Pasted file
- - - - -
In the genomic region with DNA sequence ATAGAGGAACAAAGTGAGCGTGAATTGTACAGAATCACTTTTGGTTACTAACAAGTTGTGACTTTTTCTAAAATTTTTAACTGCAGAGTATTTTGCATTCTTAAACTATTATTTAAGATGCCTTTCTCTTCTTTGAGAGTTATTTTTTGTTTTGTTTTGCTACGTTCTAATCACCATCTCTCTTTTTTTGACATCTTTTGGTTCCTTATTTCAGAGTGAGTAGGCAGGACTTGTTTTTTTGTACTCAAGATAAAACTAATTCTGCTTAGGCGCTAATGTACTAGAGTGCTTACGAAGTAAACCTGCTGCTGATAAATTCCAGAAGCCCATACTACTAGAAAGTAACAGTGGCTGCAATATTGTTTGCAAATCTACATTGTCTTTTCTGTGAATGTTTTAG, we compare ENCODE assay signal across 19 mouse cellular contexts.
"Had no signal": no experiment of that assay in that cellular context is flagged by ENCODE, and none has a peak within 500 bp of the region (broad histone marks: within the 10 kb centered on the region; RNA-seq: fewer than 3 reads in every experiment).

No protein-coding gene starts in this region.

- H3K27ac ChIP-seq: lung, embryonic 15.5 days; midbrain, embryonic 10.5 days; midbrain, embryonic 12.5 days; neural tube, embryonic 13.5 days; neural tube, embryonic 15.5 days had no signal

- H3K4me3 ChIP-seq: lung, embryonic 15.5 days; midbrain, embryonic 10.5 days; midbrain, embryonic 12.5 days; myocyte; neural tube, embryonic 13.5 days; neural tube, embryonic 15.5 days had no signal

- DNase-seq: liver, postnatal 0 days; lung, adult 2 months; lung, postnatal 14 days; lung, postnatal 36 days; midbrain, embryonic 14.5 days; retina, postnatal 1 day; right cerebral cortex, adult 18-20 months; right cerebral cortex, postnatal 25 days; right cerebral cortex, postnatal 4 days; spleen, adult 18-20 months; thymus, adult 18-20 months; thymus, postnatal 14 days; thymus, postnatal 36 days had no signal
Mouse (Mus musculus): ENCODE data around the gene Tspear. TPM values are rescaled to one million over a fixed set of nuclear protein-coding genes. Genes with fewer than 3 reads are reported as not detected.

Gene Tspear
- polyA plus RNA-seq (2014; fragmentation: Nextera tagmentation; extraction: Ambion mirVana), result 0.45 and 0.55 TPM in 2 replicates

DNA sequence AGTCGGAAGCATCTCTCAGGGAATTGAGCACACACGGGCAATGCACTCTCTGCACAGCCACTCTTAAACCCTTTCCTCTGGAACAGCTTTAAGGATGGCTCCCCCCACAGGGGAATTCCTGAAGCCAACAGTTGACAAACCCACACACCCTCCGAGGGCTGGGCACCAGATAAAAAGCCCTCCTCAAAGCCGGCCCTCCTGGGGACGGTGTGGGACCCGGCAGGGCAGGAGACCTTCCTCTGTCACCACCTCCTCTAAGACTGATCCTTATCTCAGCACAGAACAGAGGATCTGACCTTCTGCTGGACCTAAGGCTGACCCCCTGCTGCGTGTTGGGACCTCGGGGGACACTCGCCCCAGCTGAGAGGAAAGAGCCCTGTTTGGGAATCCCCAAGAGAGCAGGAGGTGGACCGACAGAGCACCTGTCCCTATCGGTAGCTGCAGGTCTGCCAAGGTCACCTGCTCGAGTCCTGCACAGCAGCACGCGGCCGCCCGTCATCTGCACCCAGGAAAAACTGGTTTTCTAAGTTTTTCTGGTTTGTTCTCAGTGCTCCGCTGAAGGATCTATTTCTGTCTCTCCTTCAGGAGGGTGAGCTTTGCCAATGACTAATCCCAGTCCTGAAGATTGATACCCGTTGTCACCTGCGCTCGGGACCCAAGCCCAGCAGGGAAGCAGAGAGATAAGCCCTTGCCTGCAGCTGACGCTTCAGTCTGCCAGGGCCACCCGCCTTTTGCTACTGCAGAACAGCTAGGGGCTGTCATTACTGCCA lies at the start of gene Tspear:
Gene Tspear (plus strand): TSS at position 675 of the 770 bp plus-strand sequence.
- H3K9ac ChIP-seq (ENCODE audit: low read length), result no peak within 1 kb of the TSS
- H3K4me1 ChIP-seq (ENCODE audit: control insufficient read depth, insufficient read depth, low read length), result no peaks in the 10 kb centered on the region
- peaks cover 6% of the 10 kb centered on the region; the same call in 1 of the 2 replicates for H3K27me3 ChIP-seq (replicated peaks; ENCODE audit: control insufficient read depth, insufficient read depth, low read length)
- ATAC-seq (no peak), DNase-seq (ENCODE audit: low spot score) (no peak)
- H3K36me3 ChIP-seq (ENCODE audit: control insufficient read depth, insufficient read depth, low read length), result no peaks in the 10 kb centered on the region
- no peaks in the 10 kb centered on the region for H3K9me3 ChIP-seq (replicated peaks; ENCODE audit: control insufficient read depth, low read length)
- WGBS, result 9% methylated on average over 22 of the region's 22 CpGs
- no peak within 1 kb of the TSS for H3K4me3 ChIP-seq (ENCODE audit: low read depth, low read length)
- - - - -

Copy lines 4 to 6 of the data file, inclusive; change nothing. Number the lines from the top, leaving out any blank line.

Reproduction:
- H3K27ac ChIP-seq: lung, embryonic 15.5 days; midbrain, embryonic 10.5 days; midbrain, embryonic 12.5 days; neural tube, embryonic 13.5 days; neural tube, embryonic 15.5 days had no signal

- H3K4me3 ChIP-seq: lung, embryonic 15.5 days; midbrain, embryonic 10.5 days; midbrain, embryonic 12.5 days; myocyte; neural tube, embryonic 13.5 days; neural tube, embryonic 15.5 days had no signal

- DNase-seq: liver, postnatal 0 days; lung, adult 2 months; lung, postnatal 14 days; lung, postnatal 36 days; midbrain, embryonic 14.5 days; retina, postnatal 1 day; right cerebral cortex, adult 18-20 months; right cerebral cortex, postnatal 25 days; right cerebral cortex, postnatal 4 days; spleen, adult 18-20 months; thymus, adult 18-20 months; thymus, postnatal 14 days; thymus, postnatal 36 days had no signal